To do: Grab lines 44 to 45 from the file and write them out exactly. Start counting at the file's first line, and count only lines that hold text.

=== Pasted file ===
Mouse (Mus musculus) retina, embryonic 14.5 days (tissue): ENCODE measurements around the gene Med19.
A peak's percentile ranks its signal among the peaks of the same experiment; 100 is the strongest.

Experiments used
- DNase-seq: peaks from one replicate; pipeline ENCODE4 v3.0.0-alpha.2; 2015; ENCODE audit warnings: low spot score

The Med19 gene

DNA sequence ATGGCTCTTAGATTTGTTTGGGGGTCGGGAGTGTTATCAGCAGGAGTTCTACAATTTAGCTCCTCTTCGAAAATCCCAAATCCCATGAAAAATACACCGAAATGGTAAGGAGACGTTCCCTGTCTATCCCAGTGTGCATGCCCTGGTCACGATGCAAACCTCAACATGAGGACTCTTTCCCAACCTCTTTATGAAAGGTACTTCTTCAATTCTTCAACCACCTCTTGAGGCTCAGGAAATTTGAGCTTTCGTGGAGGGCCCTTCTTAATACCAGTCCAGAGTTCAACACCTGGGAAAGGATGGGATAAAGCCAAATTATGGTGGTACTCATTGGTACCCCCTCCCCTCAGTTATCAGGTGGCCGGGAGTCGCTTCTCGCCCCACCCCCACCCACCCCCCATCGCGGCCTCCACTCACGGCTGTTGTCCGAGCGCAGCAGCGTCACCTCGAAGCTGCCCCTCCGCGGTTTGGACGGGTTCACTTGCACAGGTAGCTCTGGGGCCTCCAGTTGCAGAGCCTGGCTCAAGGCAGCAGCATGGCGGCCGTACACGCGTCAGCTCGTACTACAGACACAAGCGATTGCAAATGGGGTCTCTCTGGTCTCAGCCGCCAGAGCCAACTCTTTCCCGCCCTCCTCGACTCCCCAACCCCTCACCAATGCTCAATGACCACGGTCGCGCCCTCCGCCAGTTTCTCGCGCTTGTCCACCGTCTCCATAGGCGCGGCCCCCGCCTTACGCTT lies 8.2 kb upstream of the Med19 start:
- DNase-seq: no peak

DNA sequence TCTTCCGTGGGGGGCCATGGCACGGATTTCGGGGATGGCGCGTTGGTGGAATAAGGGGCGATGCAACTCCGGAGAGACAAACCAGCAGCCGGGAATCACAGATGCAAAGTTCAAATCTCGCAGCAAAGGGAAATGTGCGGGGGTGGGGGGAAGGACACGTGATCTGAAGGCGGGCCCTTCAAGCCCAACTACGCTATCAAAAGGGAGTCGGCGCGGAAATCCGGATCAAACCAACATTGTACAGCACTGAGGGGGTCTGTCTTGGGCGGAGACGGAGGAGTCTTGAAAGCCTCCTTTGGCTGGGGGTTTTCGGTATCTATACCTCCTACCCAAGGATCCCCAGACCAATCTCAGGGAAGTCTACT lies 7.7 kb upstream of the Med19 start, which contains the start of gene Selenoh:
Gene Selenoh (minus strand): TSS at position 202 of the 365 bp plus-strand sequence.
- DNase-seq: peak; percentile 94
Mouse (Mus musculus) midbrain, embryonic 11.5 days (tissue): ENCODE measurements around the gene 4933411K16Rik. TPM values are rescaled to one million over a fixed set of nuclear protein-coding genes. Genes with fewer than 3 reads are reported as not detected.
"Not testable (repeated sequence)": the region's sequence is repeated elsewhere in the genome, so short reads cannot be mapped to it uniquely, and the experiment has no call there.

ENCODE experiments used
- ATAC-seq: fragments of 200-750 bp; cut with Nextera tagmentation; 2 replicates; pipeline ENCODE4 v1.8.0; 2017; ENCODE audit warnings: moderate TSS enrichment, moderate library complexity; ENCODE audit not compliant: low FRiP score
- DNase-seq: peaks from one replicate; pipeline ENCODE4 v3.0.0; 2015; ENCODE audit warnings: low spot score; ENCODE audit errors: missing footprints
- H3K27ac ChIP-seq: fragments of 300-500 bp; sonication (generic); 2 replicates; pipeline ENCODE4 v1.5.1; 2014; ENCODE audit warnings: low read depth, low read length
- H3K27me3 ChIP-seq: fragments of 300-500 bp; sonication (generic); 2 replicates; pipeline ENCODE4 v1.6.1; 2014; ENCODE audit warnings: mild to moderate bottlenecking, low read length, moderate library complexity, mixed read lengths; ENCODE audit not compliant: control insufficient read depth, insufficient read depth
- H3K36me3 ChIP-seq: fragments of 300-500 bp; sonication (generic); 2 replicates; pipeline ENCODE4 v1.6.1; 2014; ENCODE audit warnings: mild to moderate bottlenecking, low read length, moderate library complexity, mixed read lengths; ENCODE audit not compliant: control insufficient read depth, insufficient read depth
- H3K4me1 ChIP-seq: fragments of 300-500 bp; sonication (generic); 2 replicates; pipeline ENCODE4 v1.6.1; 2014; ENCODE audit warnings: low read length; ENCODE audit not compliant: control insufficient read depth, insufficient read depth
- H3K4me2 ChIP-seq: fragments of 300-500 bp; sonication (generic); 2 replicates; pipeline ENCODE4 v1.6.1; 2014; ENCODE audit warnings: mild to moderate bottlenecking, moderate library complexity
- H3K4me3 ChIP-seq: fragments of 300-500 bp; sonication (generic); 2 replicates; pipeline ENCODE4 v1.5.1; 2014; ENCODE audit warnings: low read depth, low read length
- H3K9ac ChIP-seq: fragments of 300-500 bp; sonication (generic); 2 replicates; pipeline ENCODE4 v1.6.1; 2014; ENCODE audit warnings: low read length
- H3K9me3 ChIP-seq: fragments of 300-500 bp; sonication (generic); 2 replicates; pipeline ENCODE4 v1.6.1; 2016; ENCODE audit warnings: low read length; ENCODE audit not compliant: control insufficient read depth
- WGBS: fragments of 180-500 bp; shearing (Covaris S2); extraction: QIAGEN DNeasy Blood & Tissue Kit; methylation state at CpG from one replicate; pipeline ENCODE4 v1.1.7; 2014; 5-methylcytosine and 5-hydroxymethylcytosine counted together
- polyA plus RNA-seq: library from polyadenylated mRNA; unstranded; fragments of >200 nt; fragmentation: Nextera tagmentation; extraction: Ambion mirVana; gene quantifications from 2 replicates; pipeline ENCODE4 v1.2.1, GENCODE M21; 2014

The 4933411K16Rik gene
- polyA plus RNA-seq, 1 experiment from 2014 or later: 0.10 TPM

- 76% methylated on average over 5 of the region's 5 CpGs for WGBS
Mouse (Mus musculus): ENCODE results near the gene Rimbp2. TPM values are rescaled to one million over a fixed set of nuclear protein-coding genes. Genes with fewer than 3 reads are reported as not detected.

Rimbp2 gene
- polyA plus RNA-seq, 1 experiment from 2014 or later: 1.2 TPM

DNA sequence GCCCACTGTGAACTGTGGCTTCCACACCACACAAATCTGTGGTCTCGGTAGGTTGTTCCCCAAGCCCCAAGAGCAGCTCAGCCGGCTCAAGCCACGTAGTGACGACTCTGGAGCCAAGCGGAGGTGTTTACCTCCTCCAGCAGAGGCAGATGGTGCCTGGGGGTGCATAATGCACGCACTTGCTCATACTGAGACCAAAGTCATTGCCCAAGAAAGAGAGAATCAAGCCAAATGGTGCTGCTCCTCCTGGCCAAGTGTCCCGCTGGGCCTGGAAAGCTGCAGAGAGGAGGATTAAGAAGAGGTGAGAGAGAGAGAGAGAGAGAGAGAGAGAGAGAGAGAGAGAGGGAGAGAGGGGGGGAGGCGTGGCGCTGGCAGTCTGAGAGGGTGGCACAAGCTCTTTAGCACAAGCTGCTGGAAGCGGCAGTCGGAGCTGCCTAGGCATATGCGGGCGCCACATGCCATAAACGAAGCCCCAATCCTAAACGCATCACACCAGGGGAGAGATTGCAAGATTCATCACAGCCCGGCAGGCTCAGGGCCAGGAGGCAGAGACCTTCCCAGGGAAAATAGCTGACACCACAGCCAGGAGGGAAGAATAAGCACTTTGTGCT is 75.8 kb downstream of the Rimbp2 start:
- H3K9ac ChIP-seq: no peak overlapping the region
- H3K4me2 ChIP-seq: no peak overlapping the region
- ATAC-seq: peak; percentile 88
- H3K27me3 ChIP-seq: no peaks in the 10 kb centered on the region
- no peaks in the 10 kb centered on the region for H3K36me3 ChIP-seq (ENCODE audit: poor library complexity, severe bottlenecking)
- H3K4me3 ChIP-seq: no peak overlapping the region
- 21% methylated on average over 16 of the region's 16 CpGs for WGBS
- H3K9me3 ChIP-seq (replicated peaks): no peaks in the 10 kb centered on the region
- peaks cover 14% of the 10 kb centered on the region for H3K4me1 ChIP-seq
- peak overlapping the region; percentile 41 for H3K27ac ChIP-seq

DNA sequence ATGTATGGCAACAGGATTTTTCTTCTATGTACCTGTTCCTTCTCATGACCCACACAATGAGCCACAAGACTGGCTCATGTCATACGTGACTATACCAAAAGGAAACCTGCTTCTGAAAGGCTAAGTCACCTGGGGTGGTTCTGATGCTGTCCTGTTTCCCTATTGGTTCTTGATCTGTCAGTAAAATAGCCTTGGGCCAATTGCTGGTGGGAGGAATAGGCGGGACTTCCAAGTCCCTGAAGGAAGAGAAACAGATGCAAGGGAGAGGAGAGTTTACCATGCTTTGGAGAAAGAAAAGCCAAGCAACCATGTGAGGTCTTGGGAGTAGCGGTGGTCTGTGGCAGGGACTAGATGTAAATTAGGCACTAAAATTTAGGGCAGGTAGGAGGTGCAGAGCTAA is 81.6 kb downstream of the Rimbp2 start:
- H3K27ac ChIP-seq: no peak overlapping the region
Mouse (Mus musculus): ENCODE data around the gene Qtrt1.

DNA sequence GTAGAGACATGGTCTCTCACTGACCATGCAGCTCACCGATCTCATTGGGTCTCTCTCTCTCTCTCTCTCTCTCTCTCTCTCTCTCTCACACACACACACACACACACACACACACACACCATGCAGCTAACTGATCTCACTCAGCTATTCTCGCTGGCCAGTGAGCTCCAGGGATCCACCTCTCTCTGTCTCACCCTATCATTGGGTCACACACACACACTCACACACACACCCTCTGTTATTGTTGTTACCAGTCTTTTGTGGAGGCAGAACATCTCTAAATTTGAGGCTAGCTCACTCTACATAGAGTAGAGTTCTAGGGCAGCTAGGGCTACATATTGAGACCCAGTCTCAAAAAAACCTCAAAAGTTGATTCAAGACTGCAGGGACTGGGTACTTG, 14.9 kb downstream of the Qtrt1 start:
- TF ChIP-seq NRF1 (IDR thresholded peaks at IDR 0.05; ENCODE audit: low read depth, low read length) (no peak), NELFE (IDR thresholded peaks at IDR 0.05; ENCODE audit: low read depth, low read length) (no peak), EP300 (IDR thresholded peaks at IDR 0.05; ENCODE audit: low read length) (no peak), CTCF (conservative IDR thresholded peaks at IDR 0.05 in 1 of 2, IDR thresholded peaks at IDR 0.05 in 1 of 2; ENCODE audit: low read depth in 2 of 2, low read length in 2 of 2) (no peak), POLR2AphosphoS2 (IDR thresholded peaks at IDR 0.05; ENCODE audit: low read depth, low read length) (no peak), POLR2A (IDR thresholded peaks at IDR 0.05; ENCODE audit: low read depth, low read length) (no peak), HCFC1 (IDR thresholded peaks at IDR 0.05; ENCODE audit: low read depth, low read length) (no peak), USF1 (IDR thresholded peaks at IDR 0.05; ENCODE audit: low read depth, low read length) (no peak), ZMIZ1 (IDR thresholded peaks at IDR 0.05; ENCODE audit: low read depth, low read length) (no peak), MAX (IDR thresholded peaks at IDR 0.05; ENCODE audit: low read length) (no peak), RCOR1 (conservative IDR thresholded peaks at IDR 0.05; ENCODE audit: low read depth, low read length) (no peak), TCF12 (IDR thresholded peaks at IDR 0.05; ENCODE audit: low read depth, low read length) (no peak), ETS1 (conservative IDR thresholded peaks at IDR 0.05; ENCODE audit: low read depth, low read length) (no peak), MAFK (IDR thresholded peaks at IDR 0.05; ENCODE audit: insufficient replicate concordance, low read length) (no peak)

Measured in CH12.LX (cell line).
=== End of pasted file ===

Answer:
- H3K27ac ChIP-seq: no peak overlapping the region
Mouse (Mus musculus): ENCODE data around the gene Qtrt1.